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Changes in the trophic structure of the southern Benguela before and after the onset of industrial fishing

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Despite a human presence in the Benguela region for at least one million years, exploitation of marine resources by European seafarers only began in earnest in the 1400s. Ecopath with Ecosim was used to construct and compare mass-balanced foodweb models of the southern Benguela ecosystem, representing the following eras of human influence: aboriginal (10 000 BP–1651), pre-industrial (1652–1909), industrial (1910–1974) and post-industrial (1975–present). Biomass at higher trophic levels (TLs) decreased over the periods examined, whereas that of sardine and anchovy increased in the early 2000s, reflected by the decline in weighted TL of the community (excluding plankton). Fishing became an important predatory impact, taking over consumption of small pelagics and horse mackerel from declined natural predators such as hake. Harvesting of apex predators such as seals and seabirds during the pre-industrial era meant that the mean TL of the catch declined markedly between the pre-industrial (1900) and industrial (1960) models. Biomass removals by fishing have increased substantially over time. Total biomass, consumption, respiration, production and throughput decreased from the pristine model to 1960 and then increased again in the 2000s, probably influenced by the abnormally high small pelagic biomass in the early 2000s. Three additional alternate scenarios were examined for each of the retrospective models, in particular to explore the effects of removing large fish and forage fish from the system. Although biomasses and consumption of various groups in these scenarios differed from base models, indicators such as TL of the community and piscivore groups, and the diversity indices, were not altered much, suggesting that outputs from such retrospective models in the form of derived, relative indicators, may be more robust than comparisons of absolute flows, although the latter provide supplementary inferences. Although South African fisheries have certainly impacted ecosystem structure since their commencement, these effects are in addition to natural (specifically environmental) forcing that has always been influencing the system. Fishing stress at the ecosystem level and the collapse of small pelagic stocks may lead to a shift toward a bottom-up trophic control mechanism becoming the dominant driver of ecosystem dynamics, increasing the impact of environmental events including climate change. It is thus possible that pristine systems were not as severely affected by environmental anomalies as are modern systems.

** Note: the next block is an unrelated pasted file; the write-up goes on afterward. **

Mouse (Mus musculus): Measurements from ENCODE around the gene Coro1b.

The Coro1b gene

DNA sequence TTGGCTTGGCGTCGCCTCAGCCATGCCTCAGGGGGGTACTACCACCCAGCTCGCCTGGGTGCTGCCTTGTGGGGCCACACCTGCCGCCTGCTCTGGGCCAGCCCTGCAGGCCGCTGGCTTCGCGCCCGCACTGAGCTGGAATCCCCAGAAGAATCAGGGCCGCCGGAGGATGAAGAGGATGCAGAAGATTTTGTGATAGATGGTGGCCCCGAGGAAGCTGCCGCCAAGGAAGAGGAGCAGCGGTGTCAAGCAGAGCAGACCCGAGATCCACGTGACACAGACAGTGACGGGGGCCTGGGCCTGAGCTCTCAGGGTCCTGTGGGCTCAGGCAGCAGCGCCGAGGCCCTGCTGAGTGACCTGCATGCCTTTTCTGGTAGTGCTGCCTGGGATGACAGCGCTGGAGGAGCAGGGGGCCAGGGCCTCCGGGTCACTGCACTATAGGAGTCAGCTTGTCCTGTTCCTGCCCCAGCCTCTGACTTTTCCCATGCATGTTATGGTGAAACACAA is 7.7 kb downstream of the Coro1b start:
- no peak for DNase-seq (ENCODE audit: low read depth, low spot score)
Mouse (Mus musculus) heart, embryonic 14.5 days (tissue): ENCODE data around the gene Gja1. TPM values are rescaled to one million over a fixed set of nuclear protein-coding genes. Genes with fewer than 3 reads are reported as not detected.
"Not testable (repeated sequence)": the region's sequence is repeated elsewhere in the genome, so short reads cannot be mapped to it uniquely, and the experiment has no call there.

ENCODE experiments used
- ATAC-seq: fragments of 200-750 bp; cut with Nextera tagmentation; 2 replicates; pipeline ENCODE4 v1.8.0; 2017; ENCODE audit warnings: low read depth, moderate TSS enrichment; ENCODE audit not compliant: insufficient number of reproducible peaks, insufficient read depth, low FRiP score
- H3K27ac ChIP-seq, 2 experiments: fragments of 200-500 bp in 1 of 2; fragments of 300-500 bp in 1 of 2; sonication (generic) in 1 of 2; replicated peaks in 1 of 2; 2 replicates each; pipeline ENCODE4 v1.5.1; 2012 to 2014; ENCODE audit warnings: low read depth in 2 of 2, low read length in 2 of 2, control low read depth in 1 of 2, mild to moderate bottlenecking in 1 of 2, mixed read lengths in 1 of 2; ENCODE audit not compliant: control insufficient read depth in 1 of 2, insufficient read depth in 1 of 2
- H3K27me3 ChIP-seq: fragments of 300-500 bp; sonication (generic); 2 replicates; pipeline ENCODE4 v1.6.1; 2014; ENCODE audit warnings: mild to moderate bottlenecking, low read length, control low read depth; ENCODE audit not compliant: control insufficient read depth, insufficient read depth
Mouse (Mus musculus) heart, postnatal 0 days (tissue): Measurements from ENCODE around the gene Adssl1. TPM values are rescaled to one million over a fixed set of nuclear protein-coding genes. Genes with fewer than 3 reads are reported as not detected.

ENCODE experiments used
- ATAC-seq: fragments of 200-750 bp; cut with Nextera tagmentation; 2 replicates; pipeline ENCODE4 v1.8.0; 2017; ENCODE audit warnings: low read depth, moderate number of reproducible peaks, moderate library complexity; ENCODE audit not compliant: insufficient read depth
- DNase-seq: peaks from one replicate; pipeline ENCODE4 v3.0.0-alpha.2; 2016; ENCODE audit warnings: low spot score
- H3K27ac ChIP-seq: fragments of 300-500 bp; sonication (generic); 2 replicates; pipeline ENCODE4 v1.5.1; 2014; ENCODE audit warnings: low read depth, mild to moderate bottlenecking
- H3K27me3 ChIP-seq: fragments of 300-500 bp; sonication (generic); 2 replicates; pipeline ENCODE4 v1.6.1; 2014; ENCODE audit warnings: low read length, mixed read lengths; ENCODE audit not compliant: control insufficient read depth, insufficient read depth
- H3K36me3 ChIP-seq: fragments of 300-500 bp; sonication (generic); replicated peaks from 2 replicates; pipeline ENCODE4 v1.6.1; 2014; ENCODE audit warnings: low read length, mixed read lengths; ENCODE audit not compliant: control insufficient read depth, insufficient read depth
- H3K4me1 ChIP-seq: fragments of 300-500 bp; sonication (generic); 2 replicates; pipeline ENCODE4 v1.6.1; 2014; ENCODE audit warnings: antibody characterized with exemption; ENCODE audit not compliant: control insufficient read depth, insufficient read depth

Document Type: Research Article

Publication date: September 1, 2008

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